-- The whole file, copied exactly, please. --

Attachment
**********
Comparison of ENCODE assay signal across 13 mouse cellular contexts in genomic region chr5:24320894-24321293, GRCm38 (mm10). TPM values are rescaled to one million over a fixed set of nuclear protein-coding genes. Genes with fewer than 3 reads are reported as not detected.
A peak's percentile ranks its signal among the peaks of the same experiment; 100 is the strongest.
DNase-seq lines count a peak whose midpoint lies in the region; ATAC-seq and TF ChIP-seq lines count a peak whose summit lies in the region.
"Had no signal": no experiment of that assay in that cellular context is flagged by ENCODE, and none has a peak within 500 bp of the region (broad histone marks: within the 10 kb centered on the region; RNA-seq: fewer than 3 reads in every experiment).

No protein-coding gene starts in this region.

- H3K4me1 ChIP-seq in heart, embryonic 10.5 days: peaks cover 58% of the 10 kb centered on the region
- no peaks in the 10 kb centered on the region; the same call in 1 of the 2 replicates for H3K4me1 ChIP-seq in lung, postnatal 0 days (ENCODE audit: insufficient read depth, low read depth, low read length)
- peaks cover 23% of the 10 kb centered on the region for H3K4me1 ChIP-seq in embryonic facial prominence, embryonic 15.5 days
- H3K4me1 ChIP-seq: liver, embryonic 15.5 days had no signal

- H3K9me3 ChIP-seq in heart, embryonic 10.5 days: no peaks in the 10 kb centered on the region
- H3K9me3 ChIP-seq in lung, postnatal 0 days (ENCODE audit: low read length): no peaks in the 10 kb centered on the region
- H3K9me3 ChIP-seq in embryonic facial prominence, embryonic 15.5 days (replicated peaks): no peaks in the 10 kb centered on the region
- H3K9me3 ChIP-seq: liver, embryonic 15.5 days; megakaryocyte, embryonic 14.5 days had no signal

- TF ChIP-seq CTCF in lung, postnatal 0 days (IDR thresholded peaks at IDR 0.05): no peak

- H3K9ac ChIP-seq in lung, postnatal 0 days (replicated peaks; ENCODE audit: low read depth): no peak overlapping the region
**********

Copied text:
Comparison of ENCODE assay signal across 13 mouse cellular contexts in genomic region chr5:24320894-24321293, GRCm38 (mm10). TPM values are rescaled to one million over a fixed set of nuclear protein-coding genes. Genes with fewer than 3 reads are reported as not detected.
A peak's percentile ranks its signal among the peaks of the same experiment; 100 is the strongest.
DNase-seq lines count a peak whose midpoint lies in the region; ATAC-seq and TF ChIP-seq lines count a peak whose summit lies in the region.
"Had no signal": no experiment of that assay in that cellular context is flagged by ENCODE, and none has a peak within 500 bp of the region (broad histone marks: within the 10 kb centered on the region; RNA-seq: fewer than 3 reads in every experiment).

No protein-coding gene starts in this region.

- H3K4me1 ChIP-seq in heart, embryonic 10.5 days: peaks cover 58% of the 10 kb centered on the region
- no peaks in the 10 kb centered on the region; the same call in 1 of the 2 replicates for H3K4me1 ChIP-seq in lung, postnatal 0 days (ENCODE audit: insufficient read depth, low read depth, low read length)
- peaks cover 23% of the 10 kb centered on the region for H3K4me1 ChIP-seq in embryonic facial prominence, embryonic 15.5 days
- H3K4me1 ChIP-seq: liver, embryonic 15.5 days had no signal

- H3K9me3 ChIP-seq in heart, embryonic 10.5 days: no peaks in the 10 kb centered on the region
- H3K9me3 ChIP-seq in lung, postnatal 0 days (ENCODE audit: low read length): no peaks in the 10 kb centered on the region
- H3K9me3 ChIP-seq in embryonic facial prominence, embryonic 15.5 days (replicated peaks): no peaks in the 10 kb centered on the region
- H3K9me3 ChIP-seq: liver, embryonic 15.5 days; megakaryocyte, embryonic 14.5 days had no signal

- TF ChIP-seq CTCF in lung, postnatal 0 days (IDR thresholded peaks at IDR 0.05): no peak

- H3K9ac ChIP-seq in lung, postnatal 0 days (replicated peaks; ENCODE audit: low read depth): no peak overlapping the region